Otherwise, I recommend checking out IncFile’s registered agent services. They’re one of our favorite online filing providers, and they offer a free year of registered agent services when you form your corporation with them.
Step 3) File Articles Of Incorporation
Congratulations! Filing your Articles of Incorporation is a huge step for your business -- after this, you’ll be an official Georgia corporation!
This document will ask for:
- The full name of your corporation
- The number of shares your corporation is authorized to issue.
- The full name and street address of your registered agent
- The full name and address of each incorporator
- The principal mailing address of your corporation
- The effective date
- Your signature
- $100.00 filing fee (made payable to Secretary of State)
You’ll be able to file the Articles of Incorporation online (after creating an eCorp account) or on paper, depending on your preference. Either way, you’ll also need to complete and include Form 227 with your filing. (Learn more)
What To Do:
Since Georgia’s incorporation process is significantly more complicated than other states’, we really recommend handing the reins over to a professional here. Using an online filing service is a quick and worry-free way to incorporate -- check out our top recommendations!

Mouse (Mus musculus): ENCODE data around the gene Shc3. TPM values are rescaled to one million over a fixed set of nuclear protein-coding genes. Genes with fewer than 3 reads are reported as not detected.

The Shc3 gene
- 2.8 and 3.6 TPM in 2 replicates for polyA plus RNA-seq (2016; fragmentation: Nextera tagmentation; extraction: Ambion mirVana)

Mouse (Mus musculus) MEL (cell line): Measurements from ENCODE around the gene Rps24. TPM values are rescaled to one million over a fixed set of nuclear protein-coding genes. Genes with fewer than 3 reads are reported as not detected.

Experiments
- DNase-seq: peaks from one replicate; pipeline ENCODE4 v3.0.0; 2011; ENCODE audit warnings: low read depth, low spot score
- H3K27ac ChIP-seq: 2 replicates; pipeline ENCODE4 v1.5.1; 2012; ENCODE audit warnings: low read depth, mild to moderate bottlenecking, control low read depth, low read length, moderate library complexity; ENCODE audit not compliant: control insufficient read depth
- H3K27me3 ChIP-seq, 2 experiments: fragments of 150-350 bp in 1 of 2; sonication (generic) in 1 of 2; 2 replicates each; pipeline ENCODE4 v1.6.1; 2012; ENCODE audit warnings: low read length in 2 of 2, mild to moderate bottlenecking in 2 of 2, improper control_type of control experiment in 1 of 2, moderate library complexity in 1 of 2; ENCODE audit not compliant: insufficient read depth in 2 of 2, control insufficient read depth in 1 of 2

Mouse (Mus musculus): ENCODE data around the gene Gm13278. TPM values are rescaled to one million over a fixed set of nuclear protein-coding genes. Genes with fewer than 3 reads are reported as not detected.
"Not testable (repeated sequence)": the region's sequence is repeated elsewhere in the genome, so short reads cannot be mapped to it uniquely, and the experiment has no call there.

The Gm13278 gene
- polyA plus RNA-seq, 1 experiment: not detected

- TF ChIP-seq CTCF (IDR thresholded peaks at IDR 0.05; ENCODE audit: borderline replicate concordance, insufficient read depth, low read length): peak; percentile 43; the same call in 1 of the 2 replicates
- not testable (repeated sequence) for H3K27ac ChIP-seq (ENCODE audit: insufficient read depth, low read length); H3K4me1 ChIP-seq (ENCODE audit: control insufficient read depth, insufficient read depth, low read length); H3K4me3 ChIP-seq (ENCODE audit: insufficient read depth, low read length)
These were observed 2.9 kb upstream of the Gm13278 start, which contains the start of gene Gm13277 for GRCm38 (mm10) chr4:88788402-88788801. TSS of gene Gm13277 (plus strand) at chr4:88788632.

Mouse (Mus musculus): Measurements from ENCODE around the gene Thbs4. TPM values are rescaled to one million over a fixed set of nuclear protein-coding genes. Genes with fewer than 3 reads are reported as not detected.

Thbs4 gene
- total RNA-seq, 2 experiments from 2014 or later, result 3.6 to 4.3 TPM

Step 4) Obtain EIN
Now it’s time to obtain your EIN, or Employer Identification Number.
Think of this as a corporate social security number. The federal government will use it to monitor your business activity, and it’ll be necessary for pretty much every major financial move you make going forward (including opening a business bank account).
What To Do:
The easiest and most efficient way to obtain an EIN is through the IRS website. Their free online application enables you to get your identification number as soon as you’re done filling it out.
That said, there are other ways to get an EIN for free if the online approach doesn’t suit you. (Read our EIN guide to learn more)
Step 5) Meet With Directors and Establish Bylaws
At this point in time, you may or may not have already elected corporate directors. If you have, now’s the time to get together and hold an organizational meeting, during which you’ll:
- Create your corporate bylaws
- Issue shares of stock
- Appoint corporate officers
- Establish the corporation’s fiscal year
- Design a banking resolution
- Record your first meeting minutes